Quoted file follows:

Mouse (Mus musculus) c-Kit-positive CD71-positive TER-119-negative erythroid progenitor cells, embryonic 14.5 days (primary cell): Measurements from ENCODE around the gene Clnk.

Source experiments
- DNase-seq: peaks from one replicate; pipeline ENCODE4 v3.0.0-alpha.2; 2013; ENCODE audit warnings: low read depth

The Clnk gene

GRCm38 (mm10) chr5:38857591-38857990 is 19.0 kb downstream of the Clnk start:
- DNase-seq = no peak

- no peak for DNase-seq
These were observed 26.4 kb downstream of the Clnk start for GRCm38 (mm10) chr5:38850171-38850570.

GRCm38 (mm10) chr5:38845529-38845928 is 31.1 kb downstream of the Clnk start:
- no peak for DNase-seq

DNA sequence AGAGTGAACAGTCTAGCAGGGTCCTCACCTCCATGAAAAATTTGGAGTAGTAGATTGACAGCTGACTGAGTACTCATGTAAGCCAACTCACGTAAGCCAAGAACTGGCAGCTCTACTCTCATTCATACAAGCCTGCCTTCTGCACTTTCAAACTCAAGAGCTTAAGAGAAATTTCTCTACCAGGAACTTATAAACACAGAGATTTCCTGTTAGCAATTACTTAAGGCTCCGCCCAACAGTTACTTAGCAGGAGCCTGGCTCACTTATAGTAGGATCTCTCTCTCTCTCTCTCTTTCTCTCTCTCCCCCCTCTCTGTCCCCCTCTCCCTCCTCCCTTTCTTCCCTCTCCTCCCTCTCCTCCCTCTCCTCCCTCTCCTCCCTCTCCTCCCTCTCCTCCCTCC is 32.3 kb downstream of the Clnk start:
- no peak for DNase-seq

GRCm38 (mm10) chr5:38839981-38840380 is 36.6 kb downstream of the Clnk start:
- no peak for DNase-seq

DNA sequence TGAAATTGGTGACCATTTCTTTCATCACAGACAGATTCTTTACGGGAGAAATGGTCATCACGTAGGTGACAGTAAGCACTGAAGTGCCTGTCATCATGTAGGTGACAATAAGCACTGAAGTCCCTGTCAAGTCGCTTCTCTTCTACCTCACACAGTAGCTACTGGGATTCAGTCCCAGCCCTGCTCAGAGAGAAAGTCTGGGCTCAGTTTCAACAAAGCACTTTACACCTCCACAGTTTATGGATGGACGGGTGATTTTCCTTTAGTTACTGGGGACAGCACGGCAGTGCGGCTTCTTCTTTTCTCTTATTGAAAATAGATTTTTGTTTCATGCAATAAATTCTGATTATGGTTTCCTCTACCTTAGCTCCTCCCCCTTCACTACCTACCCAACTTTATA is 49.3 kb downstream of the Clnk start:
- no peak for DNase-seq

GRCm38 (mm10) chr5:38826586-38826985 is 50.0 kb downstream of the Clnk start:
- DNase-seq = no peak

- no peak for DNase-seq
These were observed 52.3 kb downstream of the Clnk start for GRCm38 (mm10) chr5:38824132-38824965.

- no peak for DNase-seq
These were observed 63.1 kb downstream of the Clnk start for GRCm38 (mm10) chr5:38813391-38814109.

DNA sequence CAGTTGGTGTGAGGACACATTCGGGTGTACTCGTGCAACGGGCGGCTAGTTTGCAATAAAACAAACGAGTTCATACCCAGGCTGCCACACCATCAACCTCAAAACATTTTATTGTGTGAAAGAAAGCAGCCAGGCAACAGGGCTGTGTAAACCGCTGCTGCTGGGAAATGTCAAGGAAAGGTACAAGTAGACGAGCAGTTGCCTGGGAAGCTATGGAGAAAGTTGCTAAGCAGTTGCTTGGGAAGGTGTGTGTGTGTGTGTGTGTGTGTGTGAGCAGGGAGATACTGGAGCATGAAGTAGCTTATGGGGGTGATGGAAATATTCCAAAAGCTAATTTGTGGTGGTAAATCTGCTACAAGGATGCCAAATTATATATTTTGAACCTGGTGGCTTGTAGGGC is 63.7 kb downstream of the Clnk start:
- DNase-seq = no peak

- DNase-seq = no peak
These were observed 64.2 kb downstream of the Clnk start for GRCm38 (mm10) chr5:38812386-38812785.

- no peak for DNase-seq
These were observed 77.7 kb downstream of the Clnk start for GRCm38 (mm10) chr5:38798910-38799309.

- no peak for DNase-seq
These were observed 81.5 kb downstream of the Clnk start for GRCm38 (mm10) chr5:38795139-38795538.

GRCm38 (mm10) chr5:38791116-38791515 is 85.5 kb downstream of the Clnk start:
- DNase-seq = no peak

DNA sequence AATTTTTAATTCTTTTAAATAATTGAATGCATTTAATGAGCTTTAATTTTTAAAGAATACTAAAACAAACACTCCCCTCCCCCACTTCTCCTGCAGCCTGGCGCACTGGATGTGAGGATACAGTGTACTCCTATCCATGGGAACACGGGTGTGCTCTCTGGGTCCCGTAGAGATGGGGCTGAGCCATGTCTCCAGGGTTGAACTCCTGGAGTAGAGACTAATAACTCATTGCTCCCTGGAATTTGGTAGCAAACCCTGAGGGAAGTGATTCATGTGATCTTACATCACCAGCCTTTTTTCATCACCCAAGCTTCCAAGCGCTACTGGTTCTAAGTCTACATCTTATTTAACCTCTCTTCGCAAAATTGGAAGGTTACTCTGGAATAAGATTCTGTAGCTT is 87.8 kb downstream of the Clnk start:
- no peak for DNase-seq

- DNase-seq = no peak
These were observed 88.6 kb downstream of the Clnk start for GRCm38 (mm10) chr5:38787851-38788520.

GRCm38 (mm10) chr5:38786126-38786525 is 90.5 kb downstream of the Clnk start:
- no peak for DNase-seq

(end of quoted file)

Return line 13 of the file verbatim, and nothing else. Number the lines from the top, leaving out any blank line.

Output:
GRCm38 (mm10) chr5:38839981-38840380 is 36.6 kb downstream of the Clnk start: